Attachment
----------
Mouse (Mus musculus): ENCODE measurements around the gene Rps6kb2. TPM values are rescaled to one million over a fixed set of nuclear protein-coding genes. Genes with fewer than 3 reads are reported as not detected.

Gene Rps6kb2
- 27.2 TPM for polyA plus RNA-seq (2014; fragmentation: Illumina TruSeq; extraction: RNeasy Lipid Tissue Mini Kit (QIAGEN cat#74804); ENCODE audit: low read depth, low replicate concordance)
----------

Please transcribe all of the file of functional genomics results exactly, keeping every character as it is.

Mouse (Mus musculus): ENCODE measurements around the gene Rps6kb2. TPM values are rescaled to one million over a fixed set of nuclear protein-coding genes. Genes with fewer than 3 reads are reported as not detected.

Gene Rps6kb2
- 27.2 TPM for polyA plus RNA-seq (2014; fragmentation: Illumina TruSeq; extraction: RNeasy Lipid Tissue Mini Kit (QIAGEN cat#74804); ENCODE audit: low read depth, low replicate concordance)